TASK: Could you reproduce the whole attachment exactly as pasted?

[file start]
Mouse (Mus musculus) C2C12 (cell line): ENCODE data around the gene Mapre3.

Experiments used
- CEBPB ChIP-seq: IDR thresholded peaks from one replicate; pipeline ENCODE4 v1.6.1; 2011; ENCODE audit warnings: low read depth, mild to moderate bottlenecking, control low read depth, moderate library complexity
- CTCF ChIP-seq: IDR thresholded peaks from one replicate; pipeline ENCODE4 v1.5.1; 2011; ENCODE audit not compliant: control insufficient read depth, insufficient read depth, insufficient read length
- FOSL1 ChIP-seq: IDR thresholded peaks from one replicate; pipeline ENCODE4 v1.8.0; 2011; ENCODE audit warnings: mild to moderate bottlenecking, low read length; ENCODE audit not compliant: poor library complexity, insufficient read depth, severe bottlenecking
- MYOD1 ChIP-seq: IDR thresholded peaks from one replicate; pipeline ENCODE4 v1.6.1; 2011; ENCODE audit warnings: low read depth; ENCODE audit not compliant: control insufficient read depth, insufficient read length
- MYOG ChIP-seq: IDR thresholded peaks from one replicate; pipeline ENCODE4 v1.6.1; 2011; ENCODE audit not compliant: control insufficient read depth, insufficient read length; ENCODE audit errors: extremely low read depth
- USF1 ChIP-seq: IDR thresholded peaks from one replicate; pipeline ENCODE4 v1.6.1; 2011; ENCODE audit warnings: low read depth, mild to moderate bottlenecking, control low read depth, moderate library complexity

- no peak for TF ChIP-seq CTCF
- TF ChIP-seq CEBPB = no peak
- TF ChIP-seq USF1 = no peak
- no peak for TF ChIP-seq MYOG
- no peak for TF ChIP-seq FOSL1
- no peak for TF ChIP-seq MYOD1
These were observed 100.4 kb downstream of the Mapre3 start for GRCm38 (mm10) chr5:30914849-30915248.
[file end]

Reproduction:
Mouse (Mus musculus) C2C12 (cell line): ENCODE data around the gene Mapre3.

Experiments used
- CEBPB ChIP-seq: IDR thresholded peaks from one replicate; pipeline ENCODE4 v1.6.1; 2011; ENCODE audit warnings: low read depth, mild to moderate bottlenecking, control low read depth, moderate library complexity
- CTCF ChIP-seq: IDR thresholded peaks from one replicate; pipeline ENCODE4 v1.5.1; 2011; ENCODE audit not compliant: control insufficient read depth, insufficient read depth, insufficient read length
- FOSL1 ChIP-seq: IDR thresholded peaks from one replicate; pipeline ENCODE4 v1.8.0; 2011; ENCODE audit warnings: mild to moderate bottlenecking, low read length; ENCODE audit not compliant: poor library complexity, insufficient read depth, severe bottlenecking
- MYOD1 ChIP-seq: IDR thresholded peaks from one replicate; pipeline ENCODE4 v1.6.1; 2011; ENCODE audit warnings: low read depth; ENCODE audit not compliant: control insufficient read depth, insufficient read length
- MYOG ChIP-seq: IDR thresholded peaks from one replicate; pipeline ENCODE4 v1.6.1; 2011; ENCODE audit not compliant: control insufficient read depth, insufficient read length; ENCODE audit errors: extremely low read depth
- USF1 ChIP-seq: IDR thresholded peaks from one replicate; pipeline ENCODE4 v1.6.1; 2011; ENCODE audit warnings: low read depth, mild to moderate bottlenecking, control low read depth, moderate library complexity

- no peak for TF ChIP-seq CTCF
- TF ChIP-seq CEBPB = no peak
- TF ChIP-seq USF1 = no peak
- no peak for TF ChIP-seq MYOG
- no peak for TF ChIP-seq FOSL1
- no peak for TF ChIP-seq MYOD1
These were observed 100.4 kb downstream of the Mapre3 start for GRCm38 (mm10) chr5:30914849-30915248.